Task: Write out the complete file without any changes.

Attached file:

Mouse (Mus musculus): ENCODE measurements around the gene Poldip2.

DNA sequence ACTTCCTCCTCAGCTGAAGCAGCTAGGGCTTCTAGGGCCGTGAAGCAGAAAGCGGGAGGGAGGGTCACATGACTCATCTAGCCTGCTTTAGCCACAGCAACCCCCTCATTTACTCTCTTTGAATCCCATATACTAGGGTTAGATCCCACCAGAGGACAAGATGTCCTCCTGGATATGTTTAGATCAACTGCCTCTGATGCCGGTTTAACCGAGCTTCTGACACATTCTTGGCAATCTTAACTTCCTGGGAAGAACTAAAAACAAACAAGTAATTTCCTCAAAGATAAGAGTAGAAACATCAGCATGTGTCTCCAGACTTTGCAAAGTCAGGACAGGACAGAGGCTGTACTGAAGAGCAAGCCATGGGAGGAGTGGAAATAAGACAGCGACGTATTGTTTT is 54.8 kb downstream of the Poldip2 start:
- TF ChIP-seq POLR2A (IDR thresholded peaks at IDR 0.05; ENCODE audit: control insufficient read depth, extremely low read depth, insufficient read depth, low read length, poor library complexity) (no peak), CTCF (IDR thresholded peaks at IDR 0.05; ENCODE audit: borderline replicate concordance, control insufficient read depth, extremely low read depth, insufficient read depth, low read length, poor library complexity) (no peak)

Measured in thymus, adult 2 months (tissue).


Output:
Mouse (Mus musculus): ENCODE measurements around the gene Poldip2.

DNA sequence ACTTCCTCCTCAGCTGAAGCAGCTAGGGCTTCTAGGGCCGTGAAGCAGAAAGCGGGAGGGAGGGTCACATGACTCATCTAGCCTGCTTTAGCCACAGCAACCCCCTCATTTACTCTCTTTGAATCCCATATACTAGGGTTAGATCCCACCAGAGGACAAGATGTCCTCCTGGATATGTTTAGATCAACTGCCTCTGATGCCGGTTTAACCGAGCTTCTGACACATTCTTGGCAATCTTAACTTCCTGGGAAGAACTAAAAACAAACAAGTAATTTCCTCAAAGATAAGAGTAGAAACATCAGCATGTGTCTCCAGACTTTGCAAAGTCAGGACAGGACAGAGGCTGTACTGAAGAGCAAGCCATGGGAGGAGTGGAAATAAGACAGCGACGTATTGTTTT is 54.8 kb downstream of the Poldip2 start:
- TF ChIP-seq POLR2A (IDR thresholded peaks at IDR 0.05; ENCODE audit: control insufficient read depth, extremely low read depth, insufficient read depth, low read length, poor library complexity) (no peak), CTCF (IDR thresholded peaks at IDR 0.05; ENCODE audit: borderline replicate concordance, control insufficient read depth, extremely low read depth, insufficient read depth, low read length, poor library complexity) (no peak)

Measured in thymus, adult 2 months (tissue).